clock menu more-arrow no yes

Filed under:

Advice: When Furniture Flies

What should I do when a student throws a chair or a desk?Anonymous, NYC
Submit a question for Principal Levy.

To paraphrase medical ethics, first do no harm. This means that in most school safety situations, the primary goal should be to keep a bad situation from getting worse. This means to look for de-escalation opportunities at every possibility.

Prevention

The best way to prevent this incident from happening is to look for the warning signs before the explosion. Typically, a child will throw (or shove over) a desk or chair because of a deep-felt anger. That means that preceding the event, there may be “early warning signs”: heated words, an argument, or hostile body language. As you move around your classroom, keep your line of vision on your students. If you confer with a group at the side of the room, keep your back to the wall so you can check on your class. Look for those signs, but be optimistic — they might not be there!

Response

When a student throws or shoves furniture in a violent manner, your immediate goals must be to determine whether anyone has been hurt and to prevent any more chairs or desks from being thrown. Finally, you’ll want to get assistance from school personnel. Remember: You must document every situation that occurs. Take notes immediately afterwards and record all relevant information while it is fresh in your mind. As soon as possible, write the formal report.

If someone is injured, you need to send a student to track down a school administrator and/or the school nurse.

If no one is injured, you need to do a quick risk assessment. Is this child likely to repeat this behavior? Typically, a child who throws a chair or desk is going to be quite angry and probably had this anger building up for a while. Does someone else look like he or she is about to throw something? If there is another desk nearby, see if you can move it out of the way. Remember, you never want to place yourself (or students) at risk.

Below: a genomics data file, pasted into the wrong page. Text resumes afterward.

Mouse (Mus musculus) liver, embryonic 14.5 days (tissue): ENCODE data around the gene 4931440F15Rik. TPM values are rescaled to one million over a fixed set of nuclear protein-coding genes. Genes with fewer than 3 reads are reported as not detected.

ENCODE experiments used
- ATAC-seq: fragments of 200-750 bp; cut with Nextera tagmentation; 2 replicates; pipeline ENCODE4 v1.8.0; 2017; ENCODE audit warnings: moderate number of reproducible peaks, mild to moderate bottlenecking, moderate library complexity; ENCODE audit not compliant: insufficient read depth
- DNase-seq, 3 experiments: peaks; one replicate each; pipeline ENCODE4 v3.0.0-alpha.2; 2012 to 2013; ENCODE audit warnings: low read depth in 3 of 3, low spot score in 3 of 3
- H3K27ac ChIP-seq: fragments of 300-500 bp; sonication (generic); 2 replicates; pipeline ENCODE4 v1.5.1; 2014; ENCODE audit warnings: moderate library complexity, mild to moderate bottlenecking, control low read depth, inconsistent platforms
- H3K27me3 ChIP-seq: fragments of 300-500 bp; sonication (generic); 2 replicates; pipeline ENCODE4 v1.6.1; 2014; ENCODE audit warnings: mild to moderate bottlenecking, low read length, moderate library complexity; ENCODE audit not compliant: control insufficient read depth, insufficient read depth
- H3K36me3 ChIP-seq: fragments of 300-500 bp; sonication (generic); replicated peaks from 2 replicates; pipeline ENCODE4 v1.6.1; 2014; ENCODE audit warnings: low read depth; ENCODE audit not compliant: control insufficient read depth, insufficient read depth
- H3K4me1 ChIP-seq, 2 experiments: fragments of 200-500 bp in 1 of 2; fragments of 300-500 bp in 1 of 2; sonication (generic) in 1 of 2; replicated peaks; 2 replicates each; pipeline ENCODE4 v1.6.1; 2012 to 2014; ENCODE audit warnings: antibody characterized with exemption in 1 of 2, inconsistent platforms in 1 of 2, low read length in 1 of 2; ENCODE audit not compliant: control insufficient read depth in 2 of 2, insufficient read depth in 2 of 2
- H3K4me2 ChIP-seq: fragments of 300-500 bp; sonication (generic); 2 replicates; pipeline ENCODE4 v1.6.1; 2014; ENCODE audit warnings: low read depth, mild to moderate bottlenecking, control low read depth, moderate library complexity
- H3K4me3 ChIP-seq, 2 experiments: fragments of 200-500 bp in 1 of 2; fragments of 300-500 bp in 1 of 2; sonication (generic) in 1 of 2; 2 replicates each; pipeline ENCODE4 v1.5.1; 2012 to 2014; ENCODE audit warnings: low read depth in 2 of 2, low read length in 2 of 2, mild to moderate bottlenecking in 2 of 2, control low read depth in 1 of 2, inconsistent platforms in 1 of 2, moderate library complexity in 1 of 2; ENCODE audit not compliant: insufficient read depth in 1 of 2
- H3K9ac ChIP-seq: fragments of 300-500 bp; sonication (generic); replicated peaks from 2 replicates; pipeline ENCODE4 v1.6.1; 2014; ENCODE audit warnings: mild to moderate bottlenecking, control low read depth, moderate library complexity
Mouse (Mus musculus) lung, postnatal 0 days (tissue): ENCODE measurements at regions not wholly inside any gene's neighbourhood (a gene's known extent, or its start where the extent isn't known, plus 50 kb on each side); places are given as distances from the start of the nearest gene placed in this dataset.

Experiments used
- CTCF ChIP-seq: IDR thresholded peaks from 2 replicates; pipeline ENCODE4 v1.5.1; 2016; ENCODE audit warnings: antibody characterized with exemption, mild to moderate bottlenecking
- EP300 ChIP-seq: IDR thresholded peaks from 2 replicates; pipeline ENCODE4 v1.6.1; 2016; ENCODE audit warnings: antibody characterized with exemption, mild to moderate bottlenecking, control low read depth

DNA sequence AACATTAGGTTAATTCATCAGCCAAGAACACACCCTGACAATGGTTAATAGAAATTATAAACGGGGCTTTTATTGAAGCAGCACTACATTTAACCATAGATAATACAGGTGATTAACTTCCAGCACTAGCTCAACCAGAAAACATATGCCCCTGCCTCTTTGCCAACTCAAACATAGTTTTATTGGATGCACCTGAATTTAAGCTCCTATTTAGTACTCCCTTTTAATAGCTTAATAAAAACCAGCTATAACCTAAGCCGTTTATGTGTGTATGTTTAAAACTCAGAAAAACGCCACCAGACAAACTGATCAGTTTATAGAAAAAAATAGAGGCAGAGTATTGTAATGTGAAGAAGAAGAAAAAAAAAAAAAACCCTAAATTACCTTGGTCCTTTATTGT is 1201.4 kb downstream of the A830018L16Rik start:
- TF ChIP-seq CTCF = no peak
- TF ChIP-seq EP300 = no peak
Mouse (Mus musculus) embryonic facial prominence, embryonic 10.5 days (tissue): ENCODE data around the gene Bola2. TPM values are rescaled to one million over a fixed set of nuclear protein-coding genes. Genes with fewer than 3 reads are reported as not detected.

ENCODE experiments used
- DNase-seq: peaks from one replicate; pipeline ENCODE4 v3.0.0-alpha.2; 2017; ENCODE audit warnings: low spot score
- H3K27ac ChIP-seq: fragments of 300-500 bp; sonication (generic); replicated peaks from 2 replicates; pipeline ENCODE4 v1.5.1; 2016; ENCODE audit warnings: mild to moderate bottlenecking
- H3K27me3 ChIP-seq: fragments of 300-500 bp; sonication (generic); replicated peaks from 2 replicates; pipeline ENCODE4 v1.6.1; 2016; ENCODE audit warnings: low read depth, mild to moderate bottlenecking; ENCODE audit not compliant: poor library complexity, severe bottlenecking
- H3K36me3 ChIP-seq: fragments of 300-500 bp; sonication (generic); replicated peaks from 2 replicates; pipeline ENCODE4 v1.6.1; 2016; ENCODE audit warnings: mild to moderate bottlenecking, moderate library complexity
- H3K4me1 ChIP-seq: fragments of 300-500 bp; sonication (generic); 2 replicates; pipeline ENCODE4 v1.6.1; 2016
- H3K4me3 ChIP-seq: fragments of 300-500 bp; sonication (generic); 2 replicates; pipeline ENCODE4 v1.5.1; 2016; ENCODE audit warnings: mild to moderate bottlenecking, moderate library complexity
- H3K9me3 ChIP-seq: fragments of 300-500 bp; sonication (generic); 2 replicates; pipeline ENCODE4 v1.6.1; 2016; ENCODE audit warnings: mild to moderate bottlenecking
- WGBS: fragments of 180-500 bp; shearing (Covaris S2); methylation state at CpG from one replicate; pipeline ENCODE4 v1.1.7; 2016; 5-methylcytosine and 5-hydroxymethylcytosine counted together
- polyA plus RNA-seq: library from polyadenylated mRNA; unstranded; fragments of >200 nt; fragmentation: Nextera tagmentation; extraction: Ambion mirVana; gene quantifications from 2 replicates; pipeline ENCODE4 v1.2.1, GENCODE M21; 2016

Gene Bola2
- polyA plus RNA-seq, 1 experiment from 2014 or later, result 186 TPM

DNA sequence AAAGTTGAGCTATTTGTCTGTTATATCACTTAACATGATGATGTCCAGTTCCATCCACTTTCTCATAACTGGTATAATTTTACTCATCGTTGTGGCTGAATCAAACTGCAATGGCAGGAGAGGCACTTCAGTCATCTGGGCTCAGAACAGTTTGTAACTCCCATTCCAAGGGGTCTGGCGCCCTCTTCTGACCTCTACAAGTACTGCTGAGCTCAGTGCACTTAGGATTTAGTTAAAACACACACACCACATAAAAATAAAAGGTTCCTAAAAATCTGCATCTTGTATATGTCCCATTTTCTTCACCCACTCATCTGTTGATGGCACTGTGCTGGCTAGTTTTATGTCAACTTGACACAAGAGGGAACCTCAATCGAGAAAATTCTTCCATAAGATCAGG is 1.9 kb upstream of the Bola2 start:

In a firm and loud voice, say something like, “Let’s all take a deep breath. Everything is going to be okay.” Your calm and steady tone will redirect the attention to you, and away from the angry student. Quietly, you’ll want to address the student and ask him/her to come talk with you in the hallway. If the child refuses to come with you, you want to acknowledge the anger, without sounding judgmental. You can say something quietly like, “You must be quite upset” or “I can tell something is bothering you.” The key here is to not match the child’s anger and to model calmness and sanity as you empathize with his feelings.

The best-case scenario is that the child follows you to the doorway. If that happens, you have successfully de-escalated the crisis, and it is unlikely that anything else will be thrown or that a fight will ensue. If the child stays where he or she is and/or continues to make threats or speak angrily, you should quietly send a responsible student with a pass to get an administration/school safety person, or use your class phone if that is the quickest way to get support. During this time you can ask more compliant students to step away, to move their desks, or anything to get their attention and focus away from the child who is upset. You should continue to engage the child with soothing comments that show you understand completely and that if he/she wants to talk to you privately, you are always available. When either a school administrator or a school safety officer arrives, that person should remove the child from the classroom.

Follow-Up

As always, (as I mentioned before) you will want to document this incident from beginning to end. You should try to identify which factors led to the child’s outburst. Did something happen before school? Before class? During class? You can ask a guidance counselor to assist you in talking to this child. You want to communicate to the student that while you care for him/her, there are appropriate ways to communicate feelings, and throwing a chair is dangerous for everyone in the classroom. Depending on the level of the infraction, your school may pursue a suspension for this activity. Hopefully, you will develop a positive, trusting relationship with this student so this incident will be is a one-time occurrence.

Submit a question for Principal Levy.

Disclaimer: The opinions expressed in this column are strictly those of the author and do not reflect the opinions or endorsement of the NYC DOE or any other entity.

About our First Person series:

First Person is where Chalkbeat features personal essays by educators, students, parents, and others trying to improve public education. Read our submission guidelines here.

The COVID-19 outbreak is changing our daily reality

Chalkbeat is a nonprofit newsroom dedicated to providing the information families and educators need, but this kind of work isn't possible without your help.